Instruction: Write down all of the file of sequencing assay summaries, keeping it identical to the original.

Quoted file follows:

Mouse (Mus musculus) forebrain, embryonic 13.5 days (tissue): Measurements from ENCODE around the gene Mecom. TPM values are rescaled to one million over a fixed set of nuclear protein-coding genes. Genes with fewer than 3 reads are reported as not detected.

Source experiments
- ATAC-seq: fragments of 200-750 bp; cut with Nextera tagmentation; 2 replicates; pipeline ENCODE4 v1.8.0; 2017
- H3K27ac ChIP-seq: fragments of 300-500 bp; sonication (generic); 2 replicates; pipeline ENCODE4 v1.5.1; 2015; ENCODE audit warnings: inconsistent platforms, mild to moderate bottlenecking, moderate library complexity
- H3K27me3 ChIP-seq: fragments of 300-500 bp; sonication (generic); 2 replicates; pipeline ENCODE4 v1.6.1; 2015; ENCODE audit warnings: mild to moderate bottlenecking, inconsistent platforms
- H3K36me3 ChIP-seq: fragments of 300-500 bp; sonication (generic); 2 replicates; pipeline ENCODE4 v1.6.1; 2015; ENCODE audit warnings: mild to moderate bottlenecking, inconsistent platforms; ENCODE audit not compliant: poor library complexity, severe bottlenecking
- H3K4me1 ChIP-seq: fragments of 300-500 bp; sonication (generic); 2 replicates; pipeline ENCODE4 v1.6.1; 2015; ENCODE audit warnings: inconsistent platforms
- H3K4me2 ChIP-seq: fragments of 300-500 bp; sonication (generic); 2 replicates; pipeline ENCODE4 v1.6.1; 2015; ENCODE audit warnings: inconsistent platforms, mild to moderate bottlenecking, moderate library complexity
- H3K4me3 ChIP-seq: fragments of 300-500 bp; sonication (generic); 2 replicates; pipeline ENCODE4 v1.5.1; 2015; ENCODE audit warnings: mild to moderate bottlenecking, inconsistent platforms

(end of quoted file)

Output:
Mouse (Mus musculus) forebrain, embryonic 13.5 days (tissue): Measurements from ENCODE around the gene Mecom. TPM values are rescaled to one million over a fixed set of nuclear protein-coding genes. Genes with fewer than 3 reads are reported as not detected.

Source experiments
- ATAC-seq: fragments of 200-750 bp; cut with Nextera tagmentation; 2 replicates; pipeline ENCODE4 v1.8.0; 2017
- H3K27ac ChIP-seq: fragments of 300-500 bp; sonication (generic); 2 replicates; pipeline ENCODE4 v1.5.1; 2015; ENCODE audit warnings: inconsistent platforms, mild to moderate bottlenecking, moderate library complexity
- H3K27me3 ChIP-seq: fragments of 300-500 bp; sonication (generic); 2 replicates; pipeline ENCODE4 v1.6.1; 2015; ENCODE audit warnings: mild to moderate bottlenecking, inconsistent platforms
- H3K36me3 ChIP-seq: fragments of 300-500 bp; sonication (generic); 2 replicates; pipeline ENCODE4 v1.6.1; 2015; ENCODE audit warnings: mild to moderate bottlenecking, inconsistent platforms; ENCODE audit not compliant: poor library complexity, severe bottlenecking
- H3K4me1 ChIP-seq: fragments of 300-500 bp; sonication (generic); 2 replicates; pipeline ENCODE4 v1.6.1; 2015; ENCODE audit warnings: inconsistent platforms
- H3K4me2 ChIP-seq: fragments of 300-500 bp; sonication (generic); 2 replicates; pipeline ENCODE4 v1.6.1; 2015; ENCODE audit warnings: inconsistent platforms, mild to moderate bottlenecking, moderate library complexity
- H3K4me3 ChIP-seq: fragments of 300-500 bp; sonication (generic); 2 replicates; pipeline ENCODE4 v1.5.1; 2015; ENCODE audit warnings: mild to moderate bottlenecking, inconsistent platforms